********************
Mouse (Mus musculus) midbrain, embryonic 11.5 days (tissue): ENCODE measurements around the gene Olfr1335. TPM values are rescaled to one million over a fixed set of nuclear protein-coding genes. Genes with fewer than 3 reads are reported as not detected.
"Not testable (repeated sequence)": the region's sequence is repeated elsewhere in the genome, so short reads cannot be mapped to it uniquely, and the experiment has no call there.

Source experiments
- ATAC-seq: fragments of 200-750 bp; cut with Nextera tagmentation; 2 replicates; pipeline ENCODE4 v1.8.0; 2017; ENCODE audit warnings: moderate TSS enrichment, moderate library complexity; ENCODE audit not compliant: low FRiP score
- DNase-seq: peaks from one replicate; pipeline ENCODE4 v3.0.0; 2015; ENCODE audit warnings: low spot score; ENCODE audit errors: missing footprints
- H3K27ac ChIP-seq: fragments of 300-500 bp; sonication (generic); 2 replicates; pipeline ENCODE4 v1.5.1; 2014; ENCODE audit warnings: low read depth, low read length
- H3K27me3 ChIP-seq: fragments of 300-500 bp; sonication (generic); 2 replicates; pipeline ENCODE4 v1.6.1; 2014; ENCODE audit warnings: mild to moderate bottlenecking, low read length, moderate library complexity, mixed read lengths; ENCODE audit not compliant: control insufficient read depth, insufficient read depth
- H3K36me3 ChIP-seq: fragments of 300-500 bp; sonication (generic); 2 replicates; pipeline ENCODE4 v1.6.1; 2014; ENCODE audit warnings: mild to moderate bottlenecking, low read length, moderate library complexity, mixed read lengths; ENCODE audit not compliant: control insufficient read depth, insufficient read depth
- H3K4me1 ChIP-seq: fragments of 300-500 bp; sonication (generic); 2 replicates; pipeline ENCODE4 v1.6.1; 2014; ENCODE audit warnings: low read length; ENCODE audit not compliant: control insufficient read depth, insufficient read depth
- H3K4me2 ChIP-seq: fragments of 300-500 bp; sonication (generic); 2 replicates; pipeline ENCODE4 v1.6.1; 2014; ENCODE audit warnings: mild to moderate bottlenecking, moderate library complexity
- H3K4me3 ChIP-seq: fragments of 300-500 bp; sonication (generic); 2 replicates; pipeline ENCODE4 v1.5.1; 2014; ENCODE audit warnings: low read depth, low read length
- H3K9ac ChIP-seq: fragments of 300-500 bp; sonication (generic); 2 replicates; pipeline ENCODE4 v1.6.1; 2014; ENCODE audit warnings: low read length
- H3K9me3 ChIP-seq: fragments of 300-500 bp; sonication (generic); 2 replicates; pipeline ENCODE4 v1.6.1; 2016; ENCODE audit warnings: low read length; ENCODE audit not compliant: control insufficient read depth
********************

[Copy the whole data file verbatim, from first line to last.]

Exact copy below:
Mouse (Mus musculus) midbrain, embryonic 11.5 days (tissue): ENCODE measurements around the gene Olfr1335. TPM values are rescaled to one million over a fixed set of nuclear protein-coding genes. Genes with fewer than 3 reads are reported as not detected.
"Not testable (repeated sequence)": the region's sequence is repeated elsewhere in the genome, so short reads cannot be mapped to it uniquely, and the experiment has no call there.

Source experiments
- ATAC-seq: fragments of 200-750 bp; cut with Nextera tagmentation; 2 replicates; pipeline ENCODE4 v1.8.0; 2017; ENCODE audit warnings: moderate TSS enrichment, moderate library complexity; ENCODE audit not compliant: low FRiP score
- DNase-seq: peaks from one replicate; pipeline ENCODE4 v3.0.0; 2015; ENCODE audit warnings: low spot score; ENCODE audit errors: missing footprints
- H3K27ac ChIP-seq: fragments of 300-500 bp; sonication (generic); 2 replicates; pipeline ENCODE4 v1.5.1; 2014; ENCODE audit warnings: low read depth, low read length
- H3K27me3 ChIP-seq: fragments of 300-500 bp; sonication (generic); 2 replicates; pipeline ENCODE4 v1.6.1; 2014; ENCODE audit warnings: mild to moderate bottlenecking, low read length, moderate library complexity, mixed read lengths; ENCODE audit not compliant: control insufficient read depth, insufficient read depth
- H3K36me3 ChIP-seq: fragments of 300-500 bp; sonication (generic); 2 replicates; pipeline ENCODE4 v1.6.1; 2014; ENCODE audit warnings: mild to moderate bottlenecking, low read length, moderate library complexity, mixed read lengths; ENCODE audit not compliant: control insufficient read depth, insufficient read depth
- H3K4me1 ChIP-seq: fragments of 300-500 bp; sonication (generic); 2 replicates; pipeline ENCODE4 v1.6.1; 2014; ENCODE audit warnings: low read length; ENCODE audit not compliant: control insufficient read depth, insufficient read depth
- H3K4me2 ChIP-seq: fragments of 300-500 bp; sonication (generic); 2 replicates; pipeline ENCODE4 v1.6.1; 2014; ENCODE audit warnings: mild to moderate bottlenecking, moderate library complexity
- H3K4me3 ChIP-seq: fragments of 300-500 bp; sonication (generic); 2 replicates; pipeline ENCODE4 v1.5.1; 2014; ENCODE audit warnings: low read depth, low read length
- H3K9ac ChIP-seq: fragments of 300-500 bp; sonication (generic); 2 replicates; pipeline ENCODE4 v1.6.1; 2014; ENCODE audit warnings: low read length
- H3K9me3 ChIP-seq: fragments of 300-500 bp; sonication (generic); 2 replicates; pipeline ENCODE4 v1.6.1; 2016; ENCODE audit warnings: low read length; ENCODE audit not compliant: control insufficient read depth